Desert bird associations with broad-scale boundary length: applications in avian conservation.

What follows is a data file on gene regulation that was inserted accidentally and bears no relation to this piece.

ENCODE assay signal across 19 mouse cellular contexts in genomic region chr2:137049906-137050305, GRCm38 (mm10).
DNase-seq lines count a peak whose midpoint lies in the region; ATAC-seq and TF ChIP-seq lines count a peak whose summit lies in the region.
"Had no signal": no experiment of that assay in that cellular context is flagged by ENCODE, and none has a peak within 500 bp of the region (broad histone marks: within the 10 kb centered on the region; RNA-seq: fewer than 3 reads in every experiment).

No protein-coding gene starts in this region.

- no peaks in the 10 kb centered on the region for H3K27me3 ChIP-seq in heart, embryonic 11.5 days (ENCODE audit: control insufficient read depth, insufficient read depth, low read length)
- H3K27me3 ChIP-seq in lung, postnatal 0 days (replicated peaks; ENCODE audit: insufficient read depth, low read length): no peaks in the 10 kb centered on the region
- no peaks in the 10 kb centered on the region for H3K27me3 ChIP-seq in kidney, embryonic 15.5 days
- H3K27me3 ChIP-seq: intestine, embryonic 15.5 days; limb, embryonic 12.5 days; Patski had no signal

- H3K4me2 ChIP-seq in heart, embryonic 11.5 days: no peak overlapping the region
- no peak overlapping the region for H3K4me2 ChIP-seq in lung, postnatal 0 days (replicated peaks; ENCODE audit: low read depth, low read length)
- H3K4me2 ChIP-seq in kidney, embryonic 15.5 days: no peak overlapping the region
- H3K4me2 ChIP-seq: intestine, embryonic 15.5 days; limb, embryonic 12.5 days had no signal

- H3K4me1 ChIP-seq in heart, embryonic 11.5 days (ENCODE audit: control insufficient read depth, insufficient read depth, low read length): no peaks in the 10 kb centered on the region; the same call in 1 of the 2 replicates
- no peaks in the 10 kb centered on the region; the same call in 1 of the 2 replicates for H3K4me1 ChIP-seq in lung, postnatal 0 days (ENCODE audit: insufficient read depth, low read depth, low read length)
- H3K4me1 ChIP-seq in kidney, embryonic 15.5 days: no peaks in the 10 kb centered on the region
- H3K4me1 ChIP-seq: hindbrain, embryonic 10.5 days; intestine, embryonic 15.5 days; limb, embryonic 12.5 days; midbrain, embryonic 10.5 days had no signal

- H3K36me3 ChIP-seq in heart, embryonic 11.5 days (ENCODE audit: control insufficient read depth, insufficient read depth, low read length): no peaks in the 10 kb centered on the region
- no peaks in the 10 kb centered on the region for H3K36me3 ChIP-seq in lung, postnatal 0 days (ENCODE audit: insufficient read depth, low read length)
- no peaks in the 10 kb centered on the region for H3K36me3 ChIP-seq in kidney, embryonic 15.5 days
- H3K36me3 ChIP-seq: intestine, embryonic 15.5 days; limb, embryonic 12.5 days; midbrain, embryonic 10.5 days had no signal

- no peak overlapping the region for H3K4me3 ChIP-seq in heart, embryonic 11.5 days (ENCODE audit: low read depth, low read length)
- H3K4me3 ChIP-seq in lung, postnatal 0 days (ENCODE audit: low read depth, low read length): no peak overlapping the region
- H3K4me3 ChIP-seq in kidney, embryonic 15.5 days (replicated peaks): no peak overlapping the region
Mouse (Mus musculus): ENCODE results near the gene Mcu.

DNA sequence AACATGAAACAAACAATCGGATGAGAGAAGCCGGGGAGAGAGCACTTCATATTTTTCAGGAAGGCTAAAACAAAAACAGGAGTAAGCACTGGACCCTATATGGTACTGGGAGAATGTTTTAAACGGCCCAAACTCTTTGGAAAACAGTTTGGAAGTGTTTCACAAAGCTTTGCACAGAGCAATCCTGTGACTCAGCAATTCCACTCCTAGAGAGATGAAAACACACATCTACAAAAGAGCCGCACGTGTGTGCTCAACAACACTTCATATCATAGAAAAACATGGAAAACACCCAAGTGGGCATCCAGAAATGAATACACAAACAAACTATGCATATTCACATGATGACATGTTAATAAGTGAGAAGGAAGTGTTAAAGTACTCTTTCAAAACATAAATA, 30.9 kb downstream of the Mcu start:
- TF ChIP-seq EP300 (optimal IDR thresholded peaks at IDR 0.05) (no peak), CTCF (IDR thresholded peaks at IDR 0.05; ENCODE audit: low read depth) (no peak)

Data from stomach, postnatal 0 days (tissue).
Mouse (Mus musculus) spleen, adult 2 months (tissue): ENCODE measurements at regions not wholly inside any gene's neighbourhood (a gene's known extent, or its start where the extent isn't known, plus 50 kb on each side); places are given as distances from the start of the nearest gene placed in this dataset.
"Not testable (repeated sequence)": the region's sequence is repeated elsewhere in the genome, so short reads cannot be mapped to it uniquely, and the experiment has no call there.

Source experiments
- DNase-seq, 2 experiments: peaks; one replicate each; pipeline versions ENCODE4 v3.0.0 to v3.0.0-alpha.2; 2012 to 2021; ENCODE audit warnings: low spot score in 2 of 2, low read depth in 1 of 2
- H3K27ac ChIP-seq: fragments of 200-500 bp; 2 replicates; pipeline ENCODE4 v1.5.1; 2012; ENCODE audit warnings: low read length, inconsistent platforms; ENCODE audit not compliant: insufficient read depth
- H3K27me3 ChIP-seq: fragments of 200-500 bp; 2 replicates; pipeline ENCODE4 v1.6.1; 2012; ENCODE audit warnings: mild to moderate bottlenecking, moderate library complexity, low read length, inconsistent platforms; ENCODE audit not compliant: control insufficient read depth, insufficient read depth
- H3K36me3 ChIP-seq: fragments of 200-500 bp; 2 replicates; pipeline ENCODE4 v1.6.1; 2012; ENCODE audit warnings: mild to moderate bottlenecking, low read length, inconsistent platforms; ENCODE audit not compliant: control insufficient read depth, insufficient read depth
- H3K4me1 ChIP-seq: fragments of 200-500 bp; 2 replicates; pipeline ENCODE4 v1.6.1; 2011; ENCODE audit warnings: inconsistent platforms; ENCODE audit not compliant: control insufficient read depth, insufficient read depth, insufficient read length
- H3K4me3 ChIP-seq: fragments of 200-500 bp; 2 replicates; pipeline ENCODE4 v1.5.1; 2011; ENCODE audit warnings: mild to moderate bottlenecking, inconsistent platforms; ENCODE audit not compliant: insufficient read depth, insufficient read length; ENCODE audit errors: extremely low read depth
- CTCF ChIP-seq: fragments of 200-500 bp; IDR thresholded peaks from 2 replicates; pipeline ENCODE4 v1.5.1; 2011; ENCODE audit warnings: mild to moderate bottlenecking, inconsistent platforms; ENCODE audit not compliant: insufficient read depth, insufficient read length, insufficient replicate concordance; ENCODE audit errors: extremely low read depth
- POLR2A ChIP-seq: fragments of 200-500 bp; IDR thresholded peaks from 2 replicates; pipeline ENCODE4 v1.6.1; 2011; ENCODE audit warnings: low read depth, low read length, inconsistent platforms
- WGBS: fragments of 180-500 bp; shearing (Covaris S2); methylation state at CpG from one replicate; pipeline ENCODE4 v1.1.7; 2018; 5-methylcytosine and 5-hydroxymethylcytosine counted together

Current understanding regarding the effects of boundaries on bird communities has originated largely from studies of forest-non-forest boundaries in mesic systems. To assess whether broad-scale boundary length can affect bird community structure in deserts, and to identify patterns and predictors of species' associations useful in avian conservation, we studied relations between birds and boundary-length variables in Chihuahuan Desert landscapes. Operationally, a boundary was the border between two adjoining land covers, and broad-scale boundary length was the total length of such borders in a large area. Within 2-km radius areas, we measured six boundary-length variables. We analysed bird-boundary relations for 26 species, tested for assemblage-level patterns in species' associations with boundary-length variables, and assessed whether body size, dispersal ability and cowbird-host status were correlates of these associations. The abundances or occurrences of a significant majority of species were associated with boundary-length variables, and similar numbers of species were related positively and negatively to boundary-length variables. Disproportionately small numbers of species were correlated with total boundary length, land-cover boundary length and shrubland-grassland boundary length (variables responsible for large proportions of boundary length). Disproportionately large numbers of species were correlated with roadside boundary length and riparian vegetation-grassland boundary length (variables responsible for small proportions of boundary length). Roadside boundary length was associated (positively and negatively) with the most species. Species' associations with boundary-length variables were not correlated with body size, dispersal ability or cowbird-host status. Synthesis and applications. For the species we studied, conservationists can use the regressions we report as working models to anticipate influences of boundary-length changes on bird abundance and occurrence, and to assess avifaunal composition for areas under consideration for protection. Boundary-length variables associated with a disproportionate or large number of species can be used as foci for landscape management. Assessing the underlying causes of bird-boundary relations may improve the prediction accuracy of associated models. We therefore advocate local- and broad-scale manipulative experiments involving the boundary types with which species were correlated, as indicated by the regressions.